If you’ve been reading the Coaching Blogs in the series so far, you may remember that I introduced the GROW Model (Goal, Reality, Options and What Next), via the Goal, two weeks ago. Today it’s the turn of “Reality”.
The Goal is often the most challenging bit of the coaching conversation to pin down; sometimes a coaching client wants to start with one goal in relation to their issue which then changes – because it’s really something else that they need to look at.
Once you’re happy that you’ve got the goal, you start to explore that person’s “Reality”. Why? Because you need to ask and understand how much energy your client has to tackle the issue and how important it really is to them. If the answers to those questions are “None” and “Not very” then you might as well stop there, because little or nothing will happen.
I once had a coaching client whose boss had offered to provide some coaching for her. He explained that she seemed to be lacking a little in “oomph” and wanted to give her an opportunity to explore what was important to her and what she wanted next. However there was an underlying assumption that the next step would involve staying within their organisation. For the client, the real issue was that she wasn’t sure “this” – life in a prestigious professional services firm – was what she wanted. She wanted to explore other interests and possibly retrain. This didn’t come out until the second session, when I challenged her on what she was saying versus what she was doing, and she admitted that she was really there to keep her boss happy and off her back. Net result – no action. We refocused the discussion, she went off to gain her boss’s permission to use the time to talk about life outside the firm and we continued the coaching, but with a focus on where she really did want to go next and how to do that. Result – lots of energy, focus and an action plan that did get put into place.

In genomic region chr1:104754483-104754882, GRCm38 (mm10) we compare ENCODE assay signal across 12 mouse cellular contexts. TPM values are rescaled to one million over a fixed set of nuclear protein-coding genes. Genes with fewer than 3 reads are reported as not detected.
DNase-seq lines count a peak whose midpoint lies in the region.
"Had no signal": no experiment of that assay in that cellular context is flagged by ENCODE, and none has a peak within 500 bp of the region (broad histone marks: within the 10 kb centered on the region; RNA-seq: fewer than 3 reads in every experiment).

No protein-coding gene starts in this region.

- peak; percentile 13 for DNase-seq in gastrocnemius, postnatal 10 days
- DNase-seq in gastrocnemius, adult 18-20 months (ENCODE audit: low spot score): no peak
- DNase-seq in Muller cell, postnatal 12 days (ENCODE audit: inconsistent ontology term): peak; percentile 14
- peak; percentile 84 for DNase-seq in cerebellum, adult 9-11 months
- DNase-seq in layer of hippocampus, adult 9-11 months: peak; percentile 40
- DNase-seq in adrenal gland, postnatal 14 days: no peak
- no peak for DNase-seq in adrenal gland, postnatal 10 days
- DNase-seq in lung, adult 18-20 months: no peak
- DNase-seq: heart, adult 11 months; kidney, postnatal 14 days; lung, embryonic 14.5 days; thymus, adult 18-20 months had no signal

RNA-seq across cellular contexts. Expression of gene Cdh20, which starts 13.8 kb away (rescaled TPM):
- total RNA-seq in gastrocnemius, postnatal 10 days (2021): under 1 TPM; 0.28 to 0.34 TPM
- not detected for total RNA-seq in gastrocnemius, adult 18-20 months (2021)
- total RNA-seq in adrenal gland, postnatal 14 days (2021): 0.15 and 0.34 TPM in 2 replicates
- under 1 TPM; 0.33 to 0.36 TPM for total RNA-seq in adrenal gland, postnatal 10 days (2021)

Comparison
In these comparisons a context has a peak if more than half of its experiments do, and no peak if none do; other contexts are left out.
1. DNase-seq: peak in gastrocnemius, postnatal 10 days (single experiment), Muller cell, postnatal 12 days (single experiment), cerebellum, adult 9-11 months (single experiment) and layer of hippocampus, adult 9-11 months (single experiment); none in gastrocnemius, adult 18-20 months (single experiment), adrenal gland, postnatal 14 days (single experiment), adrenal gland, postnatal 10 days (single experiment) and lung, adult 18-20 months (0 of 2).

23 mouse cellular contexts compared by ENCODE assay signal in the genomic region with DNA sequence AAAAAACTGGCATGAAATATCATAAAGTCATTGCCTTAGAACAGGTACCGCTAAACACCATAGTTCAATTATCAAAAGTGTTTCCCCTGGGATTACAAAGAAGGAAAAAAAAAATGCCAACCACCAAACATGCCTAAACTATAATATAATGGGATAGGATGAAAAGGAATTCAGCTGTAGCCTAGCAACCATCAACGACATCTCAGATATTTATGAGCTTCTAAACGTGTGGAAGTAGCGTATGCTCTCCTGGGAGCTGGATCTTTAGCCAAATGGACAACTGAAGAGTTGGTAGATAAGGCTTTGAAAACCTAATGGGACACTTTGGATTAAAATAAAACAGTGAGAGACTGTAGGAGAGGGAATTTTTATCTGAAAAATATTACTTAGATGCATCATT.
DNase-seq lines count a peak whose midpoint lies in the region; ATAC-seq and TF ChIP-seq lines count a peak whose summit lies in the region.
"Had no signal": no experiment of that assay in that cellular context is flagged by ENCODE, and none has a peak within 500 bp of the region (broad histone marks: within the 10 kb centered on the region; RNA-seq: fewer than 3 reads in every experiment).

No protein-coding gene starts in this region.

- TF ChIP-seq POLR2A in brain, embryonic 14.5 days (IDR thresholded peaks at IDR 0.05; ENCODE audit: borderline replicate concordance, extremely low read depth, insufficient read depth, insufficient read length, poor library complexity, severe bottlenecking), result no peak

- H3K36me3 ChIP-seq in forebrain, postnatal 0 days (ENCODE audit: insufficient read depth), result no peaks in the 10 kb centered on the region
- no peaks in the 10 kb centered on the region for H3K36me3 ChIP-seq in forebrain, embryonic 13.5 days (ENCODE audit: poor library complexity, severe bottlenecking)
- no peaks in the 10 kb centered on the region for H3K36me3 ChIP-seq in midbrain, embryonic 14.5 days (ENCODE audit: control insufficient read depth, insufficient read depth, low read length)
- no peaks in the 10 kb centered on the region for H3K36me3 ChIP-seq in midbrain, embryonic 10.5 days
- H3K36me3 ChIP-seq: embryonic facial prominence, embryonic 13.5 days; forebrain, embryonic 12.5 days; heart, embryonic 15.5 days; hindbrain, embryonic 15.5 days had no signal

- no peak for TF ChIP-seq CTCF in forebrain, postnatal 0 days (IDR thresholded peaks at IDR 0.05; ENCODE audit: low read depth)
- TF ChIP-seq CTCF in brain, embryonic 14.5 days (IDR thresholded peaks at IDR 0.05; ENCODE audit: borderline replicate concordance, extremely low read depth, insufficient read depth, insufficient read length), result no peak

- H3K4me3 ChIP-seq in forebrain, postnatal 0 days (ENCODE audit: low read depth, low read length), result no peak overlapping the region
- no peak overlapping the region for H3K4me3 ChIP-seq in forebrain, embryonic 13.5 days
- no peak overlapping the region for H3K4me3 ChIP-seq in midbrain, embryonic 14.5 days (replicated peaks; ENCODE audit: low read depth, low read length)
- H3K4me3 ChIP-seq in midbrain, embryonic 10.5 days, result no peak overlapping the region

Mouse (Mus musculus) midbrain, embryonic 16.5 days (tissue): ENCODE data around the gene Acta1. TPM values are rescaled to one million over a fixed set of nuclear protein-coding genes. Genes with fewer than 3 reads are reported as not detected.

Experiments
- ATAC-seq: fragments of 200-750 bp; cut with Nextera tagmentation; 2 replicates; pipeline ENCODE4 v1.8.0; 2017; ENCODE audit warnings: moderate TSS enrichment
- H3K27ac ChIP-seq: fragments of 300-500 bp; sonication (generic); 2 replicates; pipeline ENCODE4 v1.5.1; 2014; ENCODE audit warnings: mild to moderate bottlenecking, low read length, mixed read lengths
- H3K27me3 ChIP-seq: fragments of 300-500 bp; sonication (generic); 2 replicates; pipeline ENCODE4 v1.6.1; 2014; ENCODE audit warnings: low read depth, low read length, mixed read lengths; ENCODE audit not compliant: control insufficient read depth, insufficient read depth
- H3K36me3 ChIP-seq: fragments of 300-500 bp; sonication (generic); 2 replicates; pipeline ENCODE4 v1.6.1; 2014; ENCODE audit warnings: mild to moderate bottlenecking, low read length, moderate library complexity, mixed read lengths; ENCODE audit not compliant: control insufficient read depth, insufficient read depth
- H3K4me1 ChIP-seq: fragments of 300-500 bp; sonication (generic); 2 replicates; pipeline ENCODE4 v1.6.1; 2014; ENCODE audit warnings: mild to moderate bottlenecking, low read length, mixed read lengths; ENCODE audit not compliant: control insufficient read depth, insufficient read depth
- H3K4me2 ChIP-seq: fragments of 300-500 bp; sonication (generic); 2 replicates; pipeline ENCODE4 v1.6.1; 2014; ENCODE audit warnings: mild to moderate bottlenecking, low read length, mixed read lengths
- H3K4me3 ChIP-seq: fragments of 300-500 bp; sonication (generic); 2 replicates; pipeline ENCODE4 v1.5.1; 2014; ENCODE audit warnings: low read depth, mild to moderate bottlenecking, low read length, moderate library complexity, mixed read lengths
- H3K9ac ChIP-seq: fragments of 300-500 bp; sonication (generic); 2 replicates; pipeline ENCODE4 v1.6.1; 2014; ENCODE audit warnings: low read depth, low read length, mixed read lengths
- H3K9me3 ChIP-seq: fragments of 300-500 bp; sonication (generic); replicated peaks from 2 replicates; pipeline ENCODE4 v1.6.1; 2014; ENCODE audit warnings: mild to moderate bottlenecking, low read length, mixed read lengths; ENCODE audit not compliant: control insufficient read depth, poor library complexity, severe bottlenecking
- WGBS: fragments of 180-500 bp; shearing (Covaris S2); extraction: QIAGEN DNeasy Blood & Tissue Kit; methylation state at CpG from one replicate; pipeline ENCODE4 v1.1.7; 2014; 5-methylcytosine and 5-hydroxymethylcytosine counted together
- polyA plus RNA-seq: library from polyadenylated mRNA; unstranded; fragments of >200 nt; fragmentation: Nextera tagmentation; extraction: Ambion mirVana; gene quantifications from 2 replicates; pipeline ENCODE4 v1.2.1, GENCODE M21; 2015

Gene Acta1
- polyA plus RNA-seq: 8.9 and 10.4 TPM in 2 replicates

This lady’s boss was happy for her to use the time in this way because she was a star performer, and although he wanted to keep her, he also understood that fewer and fewer people expect to stay in one organisation for life. He wanted to give her the reward of coaching, in the belief that she would be an ambassador for their firm even – especially – if she went on somewhere else.
In other situations, once you’ve established that the person has the energy, and the goal is sufficiently important, your next step is to discuss what they’ve already tried, and the results so far. Sometimes they haven’t tried anything. Fine – you need to find out why. Maybe it’s because the issue is recent, or they feel overwhelmed with the number of options and need to evaluate them (more on this in two weeks’ time).
You’ll want to know what’s helping them towards their goal, but you also need to know who or what is standing in the way of the problem being solved. Is it genuinely something outwith the coaching client themselves? And if it is, then what are they going to do about it? Finally – for this blog, but not necessarily in this order – you need to know who the client considers “owns” this issue. If they don’t think that they do, again, all bets are off. If they don’t think they do, they’ll spend time and energy naming and shaming other people. If they don’t think they do, your and their time hasn’t been well spent.
In short, before a coaching client can move forward, they need to spend time reflecting on what’s happened already and what can help or hinder them in moving towards their goal. This process of reflecting aloud is something that people report finding enormously helpful and of course it helps the coach to spot patterns in thinking and behaviour, and to put into practice those listening, summarising and reflecting skills that we’ve already covered in previous blogs.
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about the author
Nicky Denegri is our Senior Consultant. If you would like to know more about this subject, drop her an email and we will be in touch.